other words, we can tweak it with our finger to make it make sound. So the Wire class has a pluck method. What else do we know about a
Wire? The Wire is attached to the board. This attachment is an attribute rather than a behavior. To understand why, think of a person who is
married to their spouse. We say the person has a spouse, and we speak of their marital status. The behavior or act of having a wedding and
getting married is a different concept. Marital status is a property. So we will say the Wire has an attachment to the board, or even better, a
Wire has-a Board, the same way we might say a person has a spouse. This means one of the instance variables of the Wire class will be a
reference to a Board object.
Now, it turns out the part of the Board where the Wire is attached is thin like the membrane of a drum. So when the Wire is plucked and it
vibrates, the Board makes a sound that corresponds to the tension of the Wire. The Board class has a soundNote method that takes a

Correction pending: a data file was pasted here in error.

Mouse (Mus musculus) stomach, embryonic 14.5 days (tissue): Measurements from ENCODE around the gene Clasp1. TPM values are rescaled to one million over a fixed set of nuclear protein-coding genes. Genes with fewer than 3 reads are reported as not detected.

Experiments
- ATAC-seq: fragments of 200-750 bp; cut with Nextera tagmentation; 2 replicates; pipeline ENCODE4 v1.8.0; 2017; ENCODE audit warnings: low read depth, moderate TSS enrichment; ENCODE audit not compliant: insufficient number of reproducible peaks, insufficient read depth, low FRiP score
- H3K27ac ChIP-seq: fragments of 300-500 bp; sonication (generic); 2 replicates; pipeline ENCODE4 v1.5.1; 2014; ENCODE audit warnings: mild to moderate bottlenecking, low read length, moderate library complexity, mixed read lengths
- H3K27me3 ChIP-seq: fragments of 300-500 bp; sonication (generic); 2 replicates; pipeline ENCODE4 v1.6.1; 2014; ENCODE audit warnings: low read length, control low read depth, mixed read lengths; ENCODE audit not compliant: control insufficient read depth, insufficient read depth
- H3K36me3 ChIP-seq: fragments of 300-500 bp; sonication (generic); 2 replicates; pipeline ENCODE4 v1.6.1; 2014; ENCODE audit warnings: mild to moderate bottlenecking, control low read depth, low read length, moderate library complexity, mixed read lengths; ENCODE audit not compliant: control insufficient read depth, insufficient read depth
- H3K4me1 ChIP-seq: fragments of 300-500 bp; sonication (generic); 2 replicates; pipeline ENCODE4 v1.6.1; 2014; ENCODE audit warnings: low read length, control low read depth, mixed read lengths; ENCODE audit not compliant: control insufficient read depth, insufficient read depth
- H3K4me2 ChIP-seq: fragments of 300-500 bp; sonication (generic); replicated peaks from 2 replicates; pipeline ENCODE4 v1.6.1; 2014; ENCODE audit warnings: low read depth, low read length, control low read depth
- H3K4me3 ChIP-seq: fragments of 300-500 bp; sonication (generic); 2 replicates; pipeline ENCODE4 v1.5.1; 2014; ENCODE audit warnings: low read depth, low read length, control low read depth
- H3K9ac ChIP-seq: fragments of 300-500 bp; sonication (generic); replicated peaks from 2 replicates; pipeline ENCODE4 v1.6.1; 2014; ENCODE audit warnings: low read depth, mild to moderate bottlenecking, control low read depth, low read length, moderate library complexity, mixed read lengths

parameter corresponding to the tension property of the wire.
What should a Peg’s turn method do? We need to specify the amount by which the Peg is turned, so the turn method needs a parameter to
correspond to that amount, which can be positive or negative. The Peg’s turn method would contain one line of Java code that simply calls its
Wire’s changeTension method to change the Wire’s tension by that amount. We could say that when the Peg’s turn method is called, the Peg
sends a message to the Wire that it should change its tension (the Peg calls one of the methods of the Wire).
Our simple guitar has (is Composed of) six Peg, Wire pairs (one pair shown below) and a Board. The Composition relationship is a form of
Aggregation. Composition means consists-of, which is a stronger form of has-a. So the Guitar class has an array of Wires, an array of Pegs, and
a Board as attributes.
Board object
Wire object Peg object
The Wire vibrates at a certain frequency corresponding to its tension, and when the corresponding Peg is turned, the wire’s frequency changes.
We will keep things really simple and consider the unit of turning a Peg the same as a unit of tension. For example, one of the behaviors of the